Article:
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Why are so many people getting Covid again? Everything you need to know at this point in the pandemic

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Many doctors are calling the surge in Covid cases that began in early June “the silent wave”. There are fewer outbreaks than in the previous ones, there is no exhaustive measurement of diagnoses since the Department of Health and communities abandoned it at the end of March, and it is not producing nearly as many serious illnesses as vaccines before it. But mild cases continue to rise, fueled by two sublineages of the omicron (BA.4 and BA.5) that have the ability to be transmitted even to people who have recently had the disease. They notice this in their counseling sessions and this is shown not only by a significant increase in hospital admissions but also by the statistics with which the pandemic is now being measured. These are the characteristics of this wave:

Which wave is the current one?

The last significant Covid wave was the sixth, peaking in January with the big explosion of omicron cases. After that, there was a dip and a rebound in April, which some saw as the seventh wave, and dip again in May. In early June, diagnoses began to grow again. From this point of view, this could be the eighth wave, but many doctors speak of the seventh without counting the previous one due to its small size or combining the two into one.

How are cases measured?

Since the end of March, health and communities have only recorded cases in the over-60s in the statistics, as no diagnostic tests are indicated for those who are healthy under this age. This prevents one from knowing if there is a higher incidence in other age groups. Since the approval of self-tests in pharmacies, the question has also arisen as to how many positive cases, including those over 60, are left out of the statistics because they are not reported.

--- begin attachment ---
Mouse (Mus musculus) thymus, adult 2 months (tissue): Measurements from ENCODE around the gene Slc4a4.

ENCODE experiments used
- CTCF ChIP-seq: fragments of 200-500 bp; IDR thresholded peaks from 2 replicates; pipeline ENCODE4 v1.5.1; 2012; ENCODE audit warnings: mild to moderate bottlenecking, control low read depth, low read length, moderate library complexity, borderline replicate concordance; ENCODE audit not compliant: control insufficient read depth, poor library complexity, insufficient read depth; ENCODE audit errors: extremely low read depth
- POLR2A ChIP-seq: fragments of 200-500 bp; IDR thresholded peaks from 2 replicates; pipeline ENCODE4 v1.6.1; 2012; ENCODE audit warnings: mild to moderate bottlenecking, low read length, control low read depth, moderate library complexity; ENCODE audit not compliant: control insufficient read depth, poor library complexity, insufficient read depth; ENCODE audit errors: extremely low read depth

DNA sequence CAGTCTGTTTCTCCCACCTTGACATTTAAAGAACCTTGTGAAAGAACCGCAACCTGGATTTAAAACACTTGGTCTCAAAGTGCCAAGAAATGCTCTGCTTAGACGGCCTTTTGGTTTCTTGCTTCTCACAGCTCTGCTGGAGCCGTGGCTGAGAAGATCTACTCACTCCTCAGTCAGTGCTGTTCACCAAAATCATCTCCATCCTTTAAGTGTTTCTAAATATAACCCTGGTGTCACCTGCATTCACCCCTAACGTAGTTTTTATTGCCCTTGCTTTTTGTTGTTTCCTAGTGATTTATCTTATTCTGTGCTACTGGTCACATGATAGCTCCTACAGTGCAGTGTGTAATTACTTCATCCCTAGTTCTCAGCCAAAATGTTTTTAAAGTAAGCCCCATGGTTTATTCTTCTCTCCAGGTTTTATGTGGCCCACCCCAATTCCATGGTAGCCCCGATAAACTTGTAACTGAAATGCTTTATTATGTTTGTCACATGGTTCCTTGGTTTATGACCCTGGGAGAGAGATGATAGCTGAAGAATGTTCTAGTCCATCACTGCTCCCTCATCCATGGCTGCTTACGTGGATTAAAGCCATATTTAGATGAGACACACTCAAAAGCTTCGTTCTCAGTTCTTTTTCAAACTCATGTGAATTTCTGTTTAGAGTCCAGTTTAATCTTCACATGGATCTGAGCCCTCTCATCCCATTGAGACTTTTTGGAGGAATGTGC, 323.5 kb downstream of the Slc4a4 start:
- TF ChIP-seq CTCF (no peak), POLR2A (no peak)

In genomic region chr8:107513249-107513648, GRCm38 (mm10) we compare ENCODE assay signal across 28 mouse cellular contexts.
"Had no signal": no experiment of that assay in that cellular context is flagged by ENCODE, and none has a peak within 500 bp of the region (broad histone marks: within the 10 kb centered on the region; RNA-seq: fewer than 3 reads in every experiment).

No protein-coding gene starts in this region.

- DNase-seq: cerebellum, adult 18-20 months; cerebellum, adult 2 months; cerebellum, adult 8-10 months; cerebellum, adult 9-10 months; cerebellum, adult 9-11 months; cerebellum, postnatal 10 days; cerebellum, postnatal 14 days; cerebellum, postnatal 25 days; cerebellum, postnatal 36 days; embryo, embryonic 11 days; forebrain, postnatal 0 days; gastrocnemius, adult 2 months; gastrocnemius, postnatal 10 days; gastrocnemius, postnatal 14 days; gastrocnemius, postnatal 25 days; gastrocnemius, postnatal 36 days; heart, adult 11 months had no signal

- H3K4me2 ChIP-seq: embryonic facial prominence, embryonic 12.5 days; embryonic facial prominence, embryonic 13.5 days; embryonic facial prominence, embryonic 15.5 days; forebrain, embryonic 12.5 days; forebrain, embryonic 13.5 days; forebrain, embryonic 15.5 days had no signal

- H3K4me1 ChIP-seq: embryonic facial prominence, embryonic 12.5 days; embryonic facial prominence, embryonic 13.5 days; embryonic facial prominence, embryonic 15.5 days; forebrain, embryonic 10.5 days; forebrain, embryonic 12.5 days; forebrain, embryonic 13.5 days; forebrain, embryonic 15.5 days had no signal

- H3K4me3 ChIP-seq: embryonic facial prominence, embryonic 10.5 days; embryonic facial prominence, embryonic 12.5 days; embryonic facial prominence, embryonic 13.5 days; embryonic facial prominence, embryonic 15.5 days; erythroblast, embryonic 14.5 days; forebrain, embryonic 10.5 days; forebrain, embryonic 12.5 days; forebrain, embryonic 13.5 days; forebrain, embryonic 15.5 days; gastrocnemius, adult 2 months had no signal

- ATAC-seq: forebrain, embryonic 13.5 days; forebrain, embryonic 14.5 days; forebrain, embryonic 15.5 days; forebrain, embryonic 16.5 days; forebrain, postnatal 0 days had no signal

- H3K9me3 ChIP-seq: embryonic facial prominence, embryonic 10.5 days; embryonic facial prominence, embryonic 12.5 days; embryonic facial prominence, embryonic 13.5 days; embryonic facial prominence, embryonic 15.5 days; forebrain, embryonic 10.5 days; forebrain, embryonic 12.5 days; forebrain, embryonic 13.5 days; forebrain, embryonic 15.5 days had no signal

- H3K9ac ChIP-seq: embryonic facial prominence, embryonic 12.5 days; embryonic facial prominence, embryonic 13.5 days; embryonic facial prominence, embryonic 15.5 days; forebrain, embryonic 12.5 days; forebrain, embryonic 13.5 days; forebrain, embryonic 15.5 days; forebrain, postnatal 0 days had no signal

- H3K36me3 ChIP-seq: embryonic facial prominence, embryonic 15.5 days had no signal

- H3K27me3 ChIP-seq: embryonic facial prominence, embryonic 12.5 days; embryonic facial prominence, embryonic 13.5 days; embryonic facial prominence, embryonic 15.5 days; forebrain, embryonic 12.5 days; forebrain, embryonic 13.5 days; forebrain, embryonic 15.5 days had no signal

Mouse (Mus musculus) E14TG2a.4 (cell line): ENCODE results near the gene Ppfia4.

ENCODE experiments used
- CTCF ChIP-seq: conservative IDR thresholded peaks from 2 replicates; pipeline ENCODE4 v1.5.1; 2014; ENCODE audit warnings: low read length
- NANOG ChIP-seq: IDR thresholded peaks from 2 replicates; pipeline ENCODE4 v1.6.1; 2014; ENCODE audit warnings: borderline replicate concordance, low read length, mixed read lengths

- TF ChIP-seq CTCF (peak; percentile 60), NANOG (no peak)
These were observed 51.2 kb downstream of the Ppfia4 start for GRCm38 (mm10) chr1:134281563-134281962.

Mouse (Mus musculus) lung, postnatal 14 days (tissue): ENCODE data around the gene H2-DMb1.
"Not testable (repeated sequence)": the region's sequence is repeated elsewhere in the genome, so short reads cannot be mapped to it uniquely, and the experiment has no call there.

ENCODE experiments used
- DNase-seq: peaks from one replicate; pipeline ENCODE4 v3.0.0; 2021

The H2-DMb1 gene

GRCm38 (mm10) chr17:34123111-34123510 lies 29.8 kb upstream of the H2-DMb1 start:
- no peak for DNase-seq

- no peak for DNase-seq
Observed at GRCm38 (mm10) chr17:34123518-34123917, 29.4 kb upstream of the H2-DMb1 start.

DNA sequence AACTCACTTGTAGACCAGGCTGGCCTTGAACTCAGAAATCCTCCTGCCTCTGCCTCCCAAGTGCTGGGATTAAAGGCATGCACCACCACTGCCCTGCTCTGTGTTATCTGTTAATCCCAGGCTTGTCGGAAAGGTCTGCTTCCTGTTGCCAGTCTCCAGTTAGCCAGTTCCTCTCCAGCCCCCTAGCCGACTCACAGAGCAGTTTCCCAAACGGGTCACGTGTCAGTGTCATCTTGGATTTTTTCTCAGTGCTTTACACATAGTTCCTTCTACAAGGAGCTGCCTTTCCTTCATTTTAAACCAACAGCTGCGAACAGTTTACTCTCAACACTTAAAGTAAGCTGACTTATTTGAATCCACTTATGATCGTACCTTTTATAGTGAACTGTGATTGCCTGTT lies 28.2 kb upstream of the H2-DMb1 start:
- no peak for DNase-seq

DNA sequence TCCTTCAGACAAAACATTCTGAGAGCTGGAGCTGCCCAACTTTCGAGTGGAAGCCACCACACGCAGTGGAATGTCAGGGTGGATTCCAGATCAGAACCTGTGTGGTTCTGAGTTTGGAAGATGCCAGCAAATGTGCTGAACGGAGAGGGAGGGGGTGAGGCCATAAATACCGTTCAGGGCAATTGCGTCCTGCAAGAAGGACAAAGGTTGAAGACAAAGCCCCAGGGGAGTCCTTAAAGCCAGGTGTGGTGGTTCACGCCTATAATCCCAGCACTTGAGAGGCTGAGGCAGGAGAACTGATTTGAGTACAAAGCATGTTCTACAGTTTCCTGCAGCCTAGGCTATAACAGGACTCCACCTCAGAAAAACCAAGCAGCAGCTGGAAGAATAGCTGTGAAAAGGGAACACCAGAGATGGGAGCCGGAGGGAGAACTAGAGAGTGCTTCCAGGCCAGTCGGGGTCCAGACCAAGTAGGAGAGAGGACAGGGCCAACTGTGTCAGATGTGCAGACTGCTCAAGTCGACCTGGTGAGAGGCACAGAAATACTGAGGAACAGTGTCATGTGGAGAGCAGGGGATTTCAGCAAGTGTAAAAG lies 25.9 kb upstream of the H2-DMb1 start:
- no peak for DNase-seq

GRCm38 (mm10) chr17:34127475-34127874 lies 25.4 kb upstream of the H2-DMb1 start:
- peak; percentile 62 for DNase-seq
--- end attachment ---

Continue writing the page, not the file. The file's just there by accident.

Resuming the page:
How many cases are there really? Are they more than in other waves?

This Tuesday there were 841 cases per 100,000 people in 14 days (among those over 60), 86 more than last Friday and 188 more than a week ago. We are roughly at the level of May: above 800 for most of the month. The difference is that it was stuck at those numbers then, while now there is a clear and fast uptrend. They are also similar to the peaks measured in the waves before the omicron: 899 in the third wave and 700 in the fifth. But we’re still well below the peak of the sixth wave, when the cumulative incidence surpassed 3,000 cases.

Which communities are most affected?

Madrid is the country with the highest cumulative incidence among people over 60: 1,450 cases per 100,000 population. Another six are over a thousand: Balearic Islands, Canary Islands, Castile-La Mancha, Extremadura, Galicia and La Rioja. Andalusia reports by far the fewest cases: 271. All others are over 500.

What are the BA.4 and BA.5 sublines of the omicron?

Almost all instances of this wave are caused by the Omicron variant. But not for the first, which arrived in Spain late last year. It has evolved and two sub-lines are making their way: BA.4 and BA.5. Corresponding last health report, do not stop growing and already account for between 19.2% and 76.3% of infections, depending on the autonomous community. But it’s a report that’s usually a bit out of date with what’s happening at any given time, so it’s likely they’re even more established.

Are they more contagious?